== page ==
The results show that female and male voters have similar priorities to a certain extent. Jobs and the environment were two of the policy areas most frequently mentioned by both sexes during the studied period. Yet while there are similarities, several systematic differences emerge as well. Family policy is an important area among female voters, but not among male voters. Family policy was one of the three most frequently mentioned areas among women in 1985, 1988, and 1991, but was not mentioned by male voters at all during the studied period. Social policy and health care is given higher priority by female voters than by male voters. Social policy and health care was one of the three most frequently mentioned areas among female voters in four of the five studied elections (1982, 1988, 1991, and 1994), but only upon two occasions (1988 and 1994) among male voters. The economy and taxes are prioritized more highly by male voters than by female voters. The economy and/or taxes was one of the three areas most frequently mentioned by male voters throughout the entire period 1982-1994. areas do not appear at all among female voters.

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Table 1. The Three Most Important Policy Areas to Swedish Voters in Their Choice of Party

The analysis underpins the view that there are grounds for adopting a gender perspective on the political process. We obtain confirmation that the theory of the politics of presence involves pivotal issues in representative democracy. To narrow it down, we can say that it is hardly defensible that the priorities of female citizens are given less scope in politics than the priorities of male citizens. The studies in the following sections will deal with the situation as it currently stands in the Swedish parliament. Are there gender differences there that are similar to those that emerged among voters? The report will follow the operational division into the three components within the concept of women's interests: women as a group, gender equality policy, and social welfare policy.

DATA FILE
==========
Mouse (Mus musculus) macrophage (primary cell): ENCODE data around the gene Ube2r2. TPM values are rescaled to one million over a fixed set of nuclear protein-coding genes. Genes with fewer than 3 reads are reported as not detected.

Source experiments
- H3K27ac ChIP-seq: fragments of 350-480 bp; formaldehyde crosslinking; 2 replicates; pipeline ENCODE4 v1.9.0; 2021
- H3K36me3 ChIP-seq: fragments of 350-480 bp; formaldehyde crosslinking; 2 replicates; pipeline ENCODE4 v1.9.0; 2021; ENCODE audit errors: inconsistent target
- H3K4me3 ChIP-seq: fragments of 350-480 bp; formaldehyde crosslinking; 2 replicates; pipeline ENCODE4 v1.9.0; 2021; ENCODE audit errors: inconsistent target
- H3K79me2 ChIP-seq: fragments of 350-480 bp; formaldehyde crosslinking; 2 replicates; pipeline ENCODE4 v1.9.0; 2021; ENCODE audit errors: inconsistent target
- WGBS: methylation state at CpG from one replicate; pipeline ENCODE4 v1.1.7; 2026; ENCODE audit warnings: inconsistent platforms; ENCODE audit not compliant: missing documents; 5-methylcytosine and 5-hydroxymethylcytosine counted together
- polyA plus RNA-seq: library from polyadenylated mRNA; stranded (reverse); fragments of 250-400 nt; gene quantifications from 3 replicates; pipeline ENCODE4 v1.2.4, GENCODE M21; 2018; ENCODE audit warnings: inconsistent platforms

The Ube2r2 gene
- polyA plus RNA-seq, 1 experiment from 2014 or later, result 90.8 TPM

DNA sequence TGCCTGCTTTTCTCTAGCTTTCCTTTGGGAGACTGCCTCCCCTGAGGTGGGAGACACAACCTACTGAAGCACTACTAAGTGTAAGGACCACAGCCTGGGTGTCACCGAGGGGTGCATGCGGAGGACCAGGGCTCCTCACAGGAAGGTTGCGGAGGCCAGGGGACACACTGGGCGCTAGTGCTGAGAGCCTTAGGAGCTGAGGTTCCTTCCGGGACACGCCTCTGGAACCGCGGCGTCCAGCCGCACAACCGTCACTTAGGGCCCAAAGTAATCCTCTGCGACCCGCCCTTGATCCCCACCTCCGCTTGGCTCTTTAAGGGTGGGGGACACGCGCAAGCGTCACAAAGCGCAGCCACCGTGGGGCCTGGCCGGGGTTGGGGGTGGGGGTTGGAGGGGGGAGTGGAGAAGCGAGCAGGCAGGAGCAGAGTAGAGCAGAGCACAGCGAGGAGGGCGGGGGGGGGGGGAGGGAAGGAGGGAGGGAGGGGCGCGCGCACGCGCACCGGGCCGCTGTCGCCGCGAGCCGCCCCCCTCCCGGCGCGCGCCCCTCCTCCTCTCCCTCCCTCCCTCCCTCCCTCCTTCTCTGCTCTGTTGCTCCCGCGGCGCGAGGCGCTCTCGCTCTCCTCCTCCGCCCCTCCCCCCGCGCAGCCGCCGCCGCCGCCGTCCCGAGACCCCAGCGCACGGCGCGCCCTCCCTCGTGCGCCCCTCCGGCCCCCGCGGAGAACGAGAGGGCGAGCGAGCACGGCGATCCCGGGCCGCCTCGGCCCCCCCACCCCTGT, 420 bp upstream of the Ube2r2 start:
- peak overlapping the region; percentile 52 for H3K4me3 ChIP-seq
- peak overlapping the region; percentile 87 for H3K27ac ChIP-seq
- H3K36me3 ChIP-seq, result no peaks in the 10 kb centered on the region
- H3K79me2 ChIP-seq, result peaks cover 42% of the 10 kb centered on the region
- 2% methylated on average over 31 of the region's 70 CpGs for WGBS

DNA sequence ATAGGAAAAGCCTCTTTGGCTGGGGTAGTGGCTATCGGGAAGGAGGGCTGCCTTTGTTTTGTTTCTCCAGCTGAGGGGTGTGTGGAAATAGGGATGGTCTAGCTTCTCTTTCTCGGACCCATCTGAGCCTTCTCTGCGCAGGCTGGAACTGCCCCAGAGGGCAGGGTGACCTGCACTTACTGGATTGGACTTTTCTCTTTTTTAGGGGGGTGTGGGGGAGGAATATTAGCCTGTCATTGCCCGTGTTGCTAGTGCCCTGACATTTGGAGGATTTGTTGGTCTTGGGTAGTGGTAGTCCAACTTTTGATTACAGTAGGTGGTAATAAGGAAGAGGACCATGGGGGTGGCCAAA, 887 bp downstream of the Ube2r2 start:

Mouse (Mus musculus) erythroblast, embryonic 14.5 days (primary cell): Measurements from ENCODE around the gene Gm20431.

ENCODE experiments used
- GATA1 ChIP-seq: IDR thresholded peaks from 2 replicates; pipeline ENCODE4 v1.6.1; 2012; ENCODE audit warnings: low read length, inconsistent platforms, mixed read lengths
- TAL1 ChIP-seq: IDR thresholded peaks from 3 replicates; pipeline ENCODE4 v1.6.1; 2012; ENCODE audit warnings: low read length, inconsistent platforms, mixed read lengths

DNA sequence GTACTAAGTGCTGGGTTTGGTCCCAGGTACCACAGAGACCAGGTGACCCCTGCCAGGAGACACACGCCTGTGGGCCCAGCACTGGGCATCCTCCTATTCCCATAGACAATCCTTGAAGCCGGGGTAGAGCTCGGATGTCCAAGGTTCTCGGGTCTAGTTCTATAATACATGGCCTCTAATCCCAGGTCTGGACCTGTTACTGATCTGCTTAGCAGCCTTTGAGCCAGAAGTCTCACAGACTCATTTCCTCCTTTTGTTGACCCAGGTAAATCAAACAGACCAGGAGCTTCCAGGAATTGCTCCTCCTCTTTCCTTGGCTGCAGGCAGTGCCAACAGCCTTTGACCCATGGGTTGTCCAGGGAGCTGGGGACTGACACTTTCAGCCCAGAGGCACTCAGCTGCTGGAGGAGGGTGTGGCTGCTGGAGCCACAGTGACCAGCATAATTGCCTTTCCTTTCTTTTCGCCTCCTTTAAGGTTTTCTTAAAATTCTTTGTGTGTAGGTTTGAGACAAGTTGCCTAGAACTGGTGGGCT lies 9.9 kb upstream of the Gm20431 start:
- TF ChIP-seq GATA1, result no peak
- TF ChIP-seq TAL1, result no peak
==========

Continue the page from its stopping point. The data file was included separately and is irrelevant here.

Women as a Group

The theoretical aspect in focus here is the recognition of women as a social category. This recognition is a first step in the politicization of women's everyday life experience. The indicator that we shall begin with is a question that involves the views of parliamentarians about their representative duties.

The following question was asked in the surveys carried out in 1985,
1988, and 1994: 'How important are the following duties to you personally

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Table 2. The Importance of Promoting the Interests/Views of Women: How Personally Important is the Duty to Swedish MPs?

as a member of the Riksdag?' The member of parliament was then asked to state his or her position on about ten different duties, such as representing individual voters, the party, etc. Table 2 shows how the duty to 'promote the interests/views of women' was assessed by female versus male members of parliament. The responses are reported in two categories: those who considered the duty very important and those who considered it unimportant 13